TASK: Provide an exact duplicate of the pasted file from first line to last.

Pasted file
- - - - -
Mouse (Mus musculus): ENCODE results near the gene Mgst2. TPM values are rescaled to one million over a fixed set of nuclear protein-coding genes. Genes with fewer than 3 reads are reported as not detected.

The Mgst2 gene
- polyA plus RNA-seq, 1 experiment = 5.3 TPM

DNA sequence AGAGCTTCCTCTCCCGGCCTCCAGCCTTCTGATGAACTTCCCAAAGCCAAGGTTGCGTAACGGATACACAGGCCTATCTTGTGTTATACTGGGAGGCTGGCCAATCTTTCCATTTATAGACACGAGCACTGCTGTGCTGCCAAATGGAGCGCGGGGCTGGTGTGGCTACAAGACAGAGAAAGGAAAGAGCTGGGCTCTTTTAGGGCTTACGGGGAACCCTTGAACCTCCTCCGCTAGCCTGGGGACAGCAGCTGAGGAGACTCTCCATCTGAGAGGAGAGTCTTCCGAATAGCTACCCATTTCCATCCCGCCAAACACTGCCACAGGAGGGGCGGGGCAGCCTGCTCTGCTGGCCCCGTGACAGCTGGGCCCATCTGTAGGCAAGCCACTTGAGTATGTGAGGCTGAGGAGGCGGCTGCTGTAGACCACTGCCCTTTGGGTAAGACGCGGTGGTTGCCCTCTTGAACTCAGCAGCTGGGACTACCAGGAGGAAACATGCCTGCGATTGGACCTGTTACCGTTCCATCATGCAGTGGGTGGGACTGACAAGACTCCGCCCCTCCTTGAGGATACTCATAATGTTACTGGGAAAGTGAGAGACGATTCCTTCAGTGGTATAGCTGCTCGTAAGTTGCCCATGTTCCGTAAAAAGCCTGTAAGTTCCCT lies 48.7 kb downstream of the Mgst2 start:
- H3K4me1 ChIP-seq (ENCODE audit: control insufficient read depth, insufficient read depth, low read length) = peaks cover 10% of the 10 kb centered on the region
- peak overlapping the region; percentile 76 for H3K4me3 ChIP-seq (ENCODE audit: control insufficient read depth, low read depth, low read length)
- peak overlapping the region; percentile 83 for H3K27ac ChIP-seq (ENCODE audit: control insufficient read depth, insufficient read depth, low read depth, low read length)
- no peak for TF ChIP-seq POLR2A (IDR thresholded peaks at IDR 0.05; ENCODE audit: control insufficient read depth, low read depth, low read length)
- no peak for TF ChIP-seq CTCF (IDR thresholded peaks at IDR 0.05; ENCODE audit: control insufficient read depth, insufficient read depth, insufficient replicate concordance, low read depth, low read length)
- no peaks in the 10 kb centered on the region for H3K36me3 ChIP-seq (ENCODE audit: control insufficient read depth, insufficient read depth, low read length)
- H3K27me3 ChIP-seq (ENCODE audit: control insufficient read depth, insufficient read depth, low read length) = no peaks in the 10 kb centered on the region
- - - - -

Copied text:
Mouse (Mus musculus): ENCODE results near the gene Mgst2. TPM values are rescaled to one million over a fixed set of nuclear protein-coding genes. Genes with fewer than 3 reads are reported as not detected.

The Mgst2 gene
- polyA plus RNA-seq, 1 experiment = 5.3 TPM

DNA sequence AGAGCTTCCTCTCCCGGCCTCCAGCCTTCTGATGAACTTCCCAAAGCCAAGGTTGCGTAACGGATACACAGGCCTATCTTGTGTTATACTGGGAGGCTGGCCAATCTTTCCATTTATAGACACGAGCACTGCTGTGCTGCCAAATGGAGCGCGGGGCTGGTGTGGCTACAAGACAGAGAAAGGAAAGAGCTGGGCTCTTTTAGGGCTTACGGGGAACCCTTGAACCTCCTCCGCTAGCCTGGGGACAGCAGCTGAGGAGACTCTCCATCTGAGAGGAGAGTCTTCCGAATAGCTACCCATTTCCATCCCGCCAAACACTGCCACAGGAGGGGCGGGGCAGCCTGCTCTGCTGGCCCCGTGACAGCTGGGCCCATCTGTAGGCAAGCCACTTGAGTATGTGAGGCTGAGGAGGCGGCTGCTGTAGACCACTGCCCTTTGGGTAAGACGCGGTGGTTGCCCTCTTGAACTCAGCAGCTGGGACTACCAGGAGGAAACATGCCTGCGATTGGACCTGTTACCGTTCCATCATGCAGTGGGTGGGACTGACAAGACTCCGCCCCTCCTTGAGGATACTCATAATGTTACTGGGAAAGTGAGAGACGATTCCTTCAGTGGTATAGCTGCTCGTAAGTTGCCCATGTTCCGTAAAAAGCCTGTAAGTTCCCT lies 48.7 kb downstream of the Mgst2 start:
- H3K4me1 ChIP-seq (ENCODE audit: control insufficient read depth, insufficient read depth, low read length) = peaks cover 10% of the 10 kb centered on the region
- peak overlapping the region; percentile 76 for H3K4me3 ChIP-seq (ENCODE audit: control insufficient read depth, low read depth, low read length)
- peak overlapping the region; percentile 83 for H3K27ac ChIP-seq (ENCODE audit: control insufficient read depth, insufficient read depth, low read depth, low read length)
- no peak for TF ChIP-seq POLR2A (IDR thresholded peaks at IDR 0.05; ENCODE audit: control insufficient read depth, low read depth, low read length)
- no peak for TF ChIP-seq CTCF (IDR thresholded peaks at IDR 0.05; ENCODE audit: control insufficient read depth, insufficient read depth, insufficient replicate concordance, low read depth, low read length)
- no peaks in the 10 kb centered on the region for H3K36me3 ChIP-seq (ENCODE audit: control insufficient read depth, insufficient read depth, low read length)
- H3K27me3 ChIP-seq (ENCODE audit: control insufficient read depth, insufficient read depth, low read length) = no peaks in the 10 kb centered on the region